-Og is used in a variety of nouns in Edievian, though the use is not entirely consistent. It is unproductive, though the word gotrinorog, "crouton" (from gotrinae, "to toast") is evidence of it having some productivity in the modern era. Some etymologists propose it instead is a coinage based upon the word peslog, "chip, piece".
- cam > camog (man > boyfriend)
- mot > motog (mark > speck)
- edadae > edadog (believe > religion)
- tod > todog (person > race, ethnicity)
- mocsae > mocsog (die > carrion)
-et - Offspring
This suffix is mainly used for animals to produce the form of the offspring. While the etymology of the derived words is transparent, even to Edievian speakers, the suffix itself is unproductive and words for offspring, if nonexistent in Edievian, are described with a phrase.
- avaog - voget (bird > chick)
- hans > henset (cow, cattle > calf)
- emaem > emaemet (horse > foal)
- carp > carpet (goat > kid)
-ol - Full of
-Ol stopped being a productive suffix only recently in Edievian, being supplanted mainly by -os. -Ol meant "full of, having a lot of". This suffix, like -el, took the plural form of the noun in question.
- fraol > frol > frolol (salt > salts > salty)
- fan > fanol (worth > worthy, valuable)
- bev > biv > bivol (rain > rains > rainy)
- deo > deu > deuol (knot > knots > knotted)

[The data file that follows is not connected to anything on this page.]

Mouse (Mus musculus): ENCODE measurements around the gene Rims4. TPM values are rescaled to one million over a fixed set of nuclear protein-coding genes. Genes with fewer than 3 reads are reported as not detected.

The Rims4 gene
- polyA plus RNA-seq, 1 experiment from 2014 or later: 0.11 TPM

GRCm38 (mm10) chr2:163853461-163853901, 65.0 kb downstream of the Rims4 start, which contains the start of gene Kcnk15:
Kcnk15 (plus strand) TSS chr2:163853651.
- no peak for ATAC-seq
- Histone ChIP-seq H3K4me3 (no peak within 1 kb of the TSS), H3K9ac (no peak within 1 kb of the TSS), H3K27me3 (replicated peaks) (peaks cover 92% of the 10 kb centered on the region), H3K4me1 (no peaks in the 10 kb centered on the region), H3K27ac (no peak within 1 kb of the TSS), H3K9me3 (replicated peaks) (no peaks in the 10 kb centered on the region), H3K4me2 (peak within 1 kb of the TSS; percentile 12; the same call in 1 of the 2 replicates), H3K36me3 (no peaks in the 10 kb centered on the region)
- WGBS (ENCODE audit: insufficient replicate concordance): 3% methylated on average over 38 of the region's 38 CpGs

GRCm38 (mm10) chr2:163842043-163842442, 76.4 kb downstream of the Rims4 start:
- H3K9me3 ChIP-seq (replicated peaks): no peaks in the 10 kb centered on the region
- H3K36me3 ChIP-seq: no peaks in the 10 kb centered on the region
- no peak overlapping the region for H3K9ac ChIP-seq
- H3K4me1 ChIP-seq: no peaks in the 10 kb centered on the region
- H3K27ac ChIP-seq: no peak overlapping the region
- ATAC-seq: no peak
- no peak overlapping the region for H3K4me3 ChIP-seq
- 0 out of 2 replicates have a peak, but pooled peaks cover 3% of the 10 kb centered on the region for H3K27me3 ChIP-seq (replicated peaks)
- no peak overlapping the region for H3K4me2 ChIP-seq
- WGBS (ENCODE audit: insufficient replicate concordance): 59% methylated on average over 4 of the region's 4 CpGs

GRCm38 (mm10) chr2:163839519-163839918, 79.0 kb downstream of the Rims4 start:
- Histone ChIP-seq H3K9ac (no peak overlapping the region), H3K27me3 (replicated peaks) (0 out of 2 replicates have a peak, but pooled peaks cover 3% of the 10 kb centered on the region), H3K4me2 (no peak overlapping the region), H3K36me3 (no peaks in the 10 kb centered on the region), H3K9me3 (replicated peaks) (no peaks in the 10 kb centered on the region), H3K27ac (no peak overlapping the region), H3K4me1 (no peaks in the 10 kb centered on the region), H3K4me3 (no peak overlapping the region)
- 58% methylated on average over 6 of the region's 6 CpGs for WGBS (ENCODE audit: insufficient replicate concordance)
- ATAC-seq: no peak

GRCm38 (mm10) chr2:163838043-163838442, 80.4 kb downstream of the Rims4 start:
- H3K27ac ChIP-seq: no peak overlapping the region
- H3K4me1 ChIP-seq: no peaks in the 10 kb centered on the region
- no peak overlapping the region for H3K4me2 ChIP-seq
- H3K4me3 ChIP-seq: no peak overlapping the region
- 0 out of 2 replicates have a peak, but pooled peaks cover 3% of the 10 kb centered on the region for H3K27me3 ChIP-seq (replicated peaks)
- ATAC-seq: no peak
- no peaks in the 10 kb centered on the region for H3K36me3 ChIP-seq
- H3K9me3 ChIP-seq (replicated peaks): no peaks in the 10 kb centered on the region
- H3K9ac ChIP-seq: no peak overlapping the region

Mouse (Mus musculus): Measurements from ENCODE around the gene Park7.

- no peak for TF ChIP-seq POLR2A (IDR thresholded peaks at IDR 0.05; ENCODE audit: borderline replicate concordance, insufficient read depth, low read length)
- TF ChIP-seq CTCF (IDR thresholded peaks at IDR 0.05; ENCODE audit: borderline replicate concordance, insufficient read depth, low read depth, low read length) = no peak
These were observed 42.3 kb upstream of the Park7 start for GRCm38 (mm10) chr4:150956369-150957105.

lo-, -ob - Without
Both lo- and -ob are rather rare, and died out by the Middle Edievian period in the late 1600s. Both mean "without".
- taln > talnob (head > headless)
- crinae > crinob (to think > thoughtless)
- magaes > magaesob (end - infinite)
- mer > merob (air - flat [uninflated])
-otet, -tet, -tot, -ot - Collection of
The original form of this suffix, -otet, was often mutilated in speech. A productive suffix in the days of early Edievian, by late Middle Edievian (mid 1700s at the latest) the suffix had eroded into a variety of unproductive endings.
- lagen > lagenotet (mountains > mountain range)
- caen > caenotet (three > trio)
- praos > praostet (feather > plumage)
- agorc > agortot (field > county)
- pet > petot (leaf > foliage)
- aemsal > aemsalot (sell all > merchandise)
-edae, -dae - To be
A rather common suffix in Colian times, -edae (then -idea) was a copulative suffix that could be applied to nouns and adjectives in place of the normal copula abae (Colian apea). For the most part it has died out, but there are some vestiges in Edievian words. While unproductive in formal use, the suffix does occasionally appear in parody; one Edievian play includes the line "Caegedeac!" ("I will be king!"; the word caegking-edae). This line, however, is spoken by a drunkard, with the word choice intended to be old-timey and ironic.
- ansmac > ansmacedae (different [archaic] > to differ)
- fael > feledae (like/as > to be alike)
- padaccenc > padaccencedae (fossil > to fossilize)*
- sma > smadae (mouse > to sneak)
*This was a recent coinage based on the unproductive -edae. The word itself was coined humorously as it was not believed in that scientific community that bones could 'become' rock. The word stuck while the science advanced. Derivation is commonly used in Edievian. There are several active forms of derivation still operating in the language, and plenty of unproductive forms that died out, some as old as the